Alexandra Petri raises a good point about one aspect of the Matt Gaetz’s sex scandal: Why did anyone who saw him showing pictures of the women he’d exploited just sit there?
To me, this is something you do, ideally, zero times. You never experience the impulse to do it, and you lead a pleasant life. You travel. You eat lunchmeat sandwiches. Maybe you do a marathon, or climb something. You lead a blithe existence for many decades, you die in your bed in your mid-nineties surrounded by your cherished relatives, and in all that time, you never walk up to a colleague on the floor of the House of Representatives and out of nowhere present him with a nude photograph of someone you claim to have had sex with.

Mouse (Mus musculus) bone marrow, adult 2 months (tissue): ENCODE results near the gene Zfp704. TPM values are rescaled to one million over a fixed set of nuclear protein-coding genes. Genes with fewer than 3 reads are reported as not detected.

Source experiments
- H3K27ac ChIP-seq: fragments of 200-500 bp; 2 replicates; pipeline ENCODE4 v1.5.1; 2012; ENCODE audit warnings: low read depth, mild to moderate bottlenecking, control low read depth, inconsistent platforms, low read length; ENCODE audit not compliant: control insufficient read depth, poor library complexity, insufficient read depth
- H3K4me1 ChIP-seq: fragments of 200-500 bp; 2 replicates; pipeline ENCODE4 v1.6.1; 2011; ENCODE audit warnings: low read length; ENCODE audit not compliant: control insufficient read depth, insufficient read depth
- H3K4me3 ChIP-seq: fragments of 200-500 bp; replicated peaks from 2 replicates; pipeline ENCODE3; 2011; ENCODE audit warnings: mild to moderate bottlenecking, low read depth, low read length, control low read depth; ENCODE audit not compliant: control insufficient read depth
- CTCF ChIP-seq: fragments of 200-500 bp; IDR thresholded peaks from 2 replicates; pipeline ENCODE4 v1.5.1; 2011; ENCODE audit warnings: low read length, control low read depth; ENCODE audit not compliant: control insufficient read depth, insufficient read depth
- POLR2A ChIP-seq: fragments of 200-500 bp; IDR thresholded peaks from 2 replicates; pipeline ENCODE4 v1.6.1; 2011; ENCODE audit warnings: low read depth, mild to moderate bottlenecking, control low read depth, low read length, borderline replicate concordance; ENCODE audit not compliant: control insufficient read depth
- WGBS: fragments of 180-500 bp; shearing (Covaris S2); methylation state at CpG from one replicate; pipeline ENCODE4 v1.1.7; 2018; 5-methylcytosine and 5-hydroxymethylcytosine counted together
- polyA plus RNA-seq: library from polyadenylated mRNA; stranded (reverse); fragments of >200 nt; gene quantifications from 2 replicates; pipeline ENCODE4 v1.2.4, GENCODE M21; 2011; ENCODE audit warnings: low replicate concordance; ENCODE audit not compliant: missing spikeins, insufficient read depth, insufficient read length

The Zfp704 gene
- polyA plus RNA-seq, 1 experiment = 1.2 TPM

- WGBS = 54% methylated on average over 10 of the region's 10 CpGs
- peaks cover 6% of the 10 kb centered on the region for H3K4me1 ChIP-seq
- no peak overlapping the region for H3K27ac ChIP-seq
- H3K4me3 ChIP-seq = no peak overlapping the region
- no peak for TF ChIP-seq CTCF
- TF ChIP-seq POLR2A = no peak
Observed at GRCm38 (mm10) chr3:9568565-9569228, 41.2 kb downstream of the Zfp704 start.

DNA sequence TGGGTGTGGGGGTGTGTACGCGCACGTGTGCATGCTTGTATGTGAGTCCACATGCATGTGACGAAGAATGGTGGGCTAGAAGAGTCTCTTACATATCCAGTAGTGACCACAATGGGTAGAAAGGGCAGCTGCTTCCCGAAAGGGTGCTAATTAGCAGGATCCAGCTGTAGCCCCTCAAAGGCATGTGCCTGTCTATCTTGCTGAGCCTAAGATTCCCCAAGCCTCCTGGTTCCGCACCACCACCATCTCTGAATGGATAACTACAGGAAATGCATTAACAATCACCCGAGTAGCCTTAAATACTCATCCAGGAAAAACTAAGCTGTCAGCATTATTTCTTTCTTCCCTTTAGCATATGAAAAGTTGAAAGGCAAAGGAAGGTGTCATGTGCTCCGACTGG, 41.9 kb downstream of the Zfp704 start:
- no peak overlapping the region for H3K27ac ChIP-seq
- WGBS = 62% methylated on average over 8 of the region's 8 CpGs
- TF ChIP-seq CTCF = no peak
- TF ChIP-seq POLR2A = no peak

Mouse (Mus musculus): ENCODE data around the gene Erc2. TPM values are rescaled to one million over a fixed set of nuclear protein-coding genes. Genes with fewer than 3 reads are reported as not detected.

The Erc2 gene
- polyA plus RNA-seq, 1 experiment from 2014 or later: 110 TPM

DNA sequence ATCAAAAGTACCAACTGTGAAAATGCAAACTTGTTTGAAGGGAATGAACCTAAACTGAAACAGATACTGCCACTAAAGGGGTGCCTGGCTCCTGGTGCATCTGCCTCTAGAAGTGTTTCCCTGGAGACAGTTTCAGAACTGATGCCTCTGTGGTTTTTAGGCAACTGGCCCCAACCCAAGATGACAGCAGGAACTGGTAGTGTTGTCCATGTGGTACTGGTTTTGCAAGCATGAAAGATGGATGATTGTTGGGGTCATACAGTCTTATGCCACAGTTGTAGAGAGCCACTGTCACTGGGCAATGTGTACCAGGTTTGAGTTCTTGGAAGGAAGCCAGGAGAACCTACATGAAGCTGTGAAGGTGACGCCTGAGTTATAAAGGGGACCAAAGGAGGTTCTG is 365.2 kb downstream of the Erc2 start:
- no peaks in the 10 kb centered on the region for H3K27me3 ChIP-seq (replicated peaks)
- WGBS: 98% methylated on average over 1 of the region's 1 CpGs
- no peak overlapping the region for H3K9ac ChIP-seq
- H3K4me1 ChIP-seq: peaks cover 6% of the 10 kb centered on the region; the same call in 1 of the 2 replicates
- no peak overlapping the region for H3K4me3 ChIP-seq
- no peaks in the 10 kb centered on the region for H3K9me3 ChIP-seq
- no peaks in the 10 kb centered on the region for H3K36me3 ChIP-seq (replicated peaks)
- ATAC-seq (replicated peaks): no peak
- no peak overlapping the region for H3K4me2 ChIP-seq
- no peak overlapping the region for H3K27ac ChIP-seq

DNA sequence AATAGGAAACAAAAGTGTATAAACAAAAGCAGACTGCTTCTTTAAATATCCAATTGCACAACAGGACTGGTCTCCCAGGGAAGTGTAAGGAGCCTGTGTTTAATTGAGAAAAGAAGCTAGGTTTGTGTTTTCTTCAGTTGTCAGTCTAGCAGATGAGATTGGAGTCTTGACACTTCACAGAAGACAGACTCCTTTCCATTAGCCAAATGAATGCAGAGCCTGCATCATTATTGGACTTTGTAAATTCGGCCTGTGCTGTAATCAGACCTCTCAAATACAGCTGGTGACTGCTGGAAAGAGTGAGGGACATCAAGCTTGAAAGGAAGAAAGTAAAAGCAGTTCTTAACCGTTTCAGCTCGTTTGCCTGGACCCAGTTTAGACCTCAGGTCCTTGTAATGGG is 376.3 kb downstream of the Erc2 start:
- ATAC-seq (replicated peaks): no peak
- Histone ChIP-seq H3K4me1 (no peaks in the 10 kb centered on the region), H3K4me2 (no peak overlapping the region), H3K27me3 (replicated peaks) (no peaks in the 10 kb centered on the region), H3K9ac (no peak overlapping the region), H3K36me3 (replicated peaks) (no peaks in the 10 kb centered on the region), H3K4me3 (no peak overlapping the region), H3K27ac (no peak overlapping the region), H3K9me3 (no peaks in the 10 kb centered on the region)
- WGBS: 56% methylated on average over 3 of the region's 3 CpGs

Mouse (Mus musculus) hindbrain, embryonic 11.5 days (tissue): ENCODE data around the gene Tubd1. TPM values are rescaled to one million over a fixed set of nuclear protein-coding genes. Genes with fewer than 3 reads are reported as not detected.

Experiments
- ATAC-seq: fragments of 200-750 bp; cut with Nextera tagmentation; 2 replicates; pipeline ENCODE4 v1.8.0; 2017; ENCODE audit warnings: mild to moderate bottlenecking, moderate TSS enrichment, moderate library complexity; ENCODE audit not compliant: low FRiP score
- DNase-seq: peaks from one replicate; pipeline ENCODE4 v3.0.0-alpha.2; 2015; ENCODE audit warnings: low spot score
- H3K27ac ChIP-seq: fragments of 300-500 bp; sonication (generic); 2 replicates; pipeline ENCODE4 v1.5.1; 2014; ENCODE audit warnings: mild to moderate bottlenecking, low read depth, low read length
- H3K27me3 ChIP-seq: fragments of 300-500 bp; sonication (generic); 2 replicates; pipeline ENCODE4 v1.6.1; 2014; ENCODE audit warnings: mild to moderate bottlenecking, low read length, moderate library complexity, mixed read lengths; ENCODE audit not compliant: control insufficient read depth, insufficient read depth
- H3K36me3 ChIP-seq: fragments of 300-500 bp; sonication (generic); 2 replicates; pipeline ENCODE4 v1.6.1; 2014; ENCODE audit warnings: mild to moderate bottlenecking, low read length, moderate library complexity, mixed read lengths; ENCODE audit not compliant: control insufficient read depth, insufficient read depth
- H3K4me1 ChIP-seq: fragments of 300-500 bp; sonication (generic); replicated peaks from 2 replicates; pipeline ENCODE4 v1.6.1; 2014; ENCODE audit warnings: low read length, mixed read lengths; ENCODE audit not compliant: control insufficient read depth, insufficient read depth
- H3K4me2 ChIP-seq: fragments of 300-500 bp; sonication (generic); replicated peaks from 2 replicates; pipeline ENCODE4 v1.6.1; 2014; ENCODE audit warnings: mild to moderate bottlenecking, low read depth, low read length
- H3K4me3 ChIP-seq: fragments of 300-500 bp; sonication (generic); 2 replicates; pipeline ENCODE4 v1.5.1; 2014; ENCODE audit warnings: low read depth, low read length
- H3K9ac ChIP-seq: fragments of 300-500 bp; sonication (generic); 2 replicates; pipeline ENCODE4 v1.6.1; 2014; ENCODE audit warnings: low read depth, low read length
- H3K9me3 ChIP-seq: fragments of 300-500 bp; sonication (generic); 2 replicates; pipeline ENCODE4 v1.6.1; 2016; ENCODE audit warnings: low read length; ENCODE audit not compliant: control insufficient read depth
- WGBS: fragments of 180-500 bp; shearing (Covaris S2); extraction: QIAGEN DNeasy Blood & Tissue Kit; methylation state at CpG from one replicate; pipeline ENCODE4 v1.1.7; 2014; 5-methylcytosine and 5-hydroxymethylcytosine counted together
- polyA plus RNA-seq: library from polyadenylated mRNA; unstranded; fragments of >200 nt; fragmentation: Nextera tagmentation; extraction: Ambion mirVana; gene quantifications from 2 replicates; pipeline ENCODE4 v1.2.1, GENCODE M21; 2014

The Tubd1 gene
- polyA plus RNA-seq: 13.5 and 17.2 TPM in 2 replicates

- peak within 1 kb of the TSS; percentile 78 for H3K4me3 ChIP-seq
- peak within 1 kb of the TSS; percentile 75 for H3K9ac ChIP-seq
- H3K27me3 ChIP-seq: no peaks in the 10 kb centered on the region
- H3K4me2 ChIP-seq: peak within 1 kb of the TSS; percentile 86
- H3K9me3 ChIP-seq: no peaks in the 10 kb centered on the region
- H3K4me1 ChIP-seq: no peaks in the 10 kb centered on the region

But if you can’t do it zero times, then ideally it happens only once. It happens only once, because the moment you do it, the person you show it to responds the way a person should respond. You produce your photograph to your colleague, and your colleague looks at you and says, “Never show that to anyone, ever again. Go home and rethink your life. I do not feel closer to you. If anything, I want to have you removed forcibly from my presence by strong gentlemen whose biceps are tattooed with ‘MOM.’ The fact that you thought this would make us closer makes me question every decision in my life that has led me to this point. Leave now and never come back.”
The fact that apparently no one looked at him and said “What the hell is wrong with you?” or that this overpaid and obnoxious brat thought he could get away with it says more about the people he hangs out with than it does about him. After all, they didn’t seem to have a problem with a pussy-grabber in the White House for four years.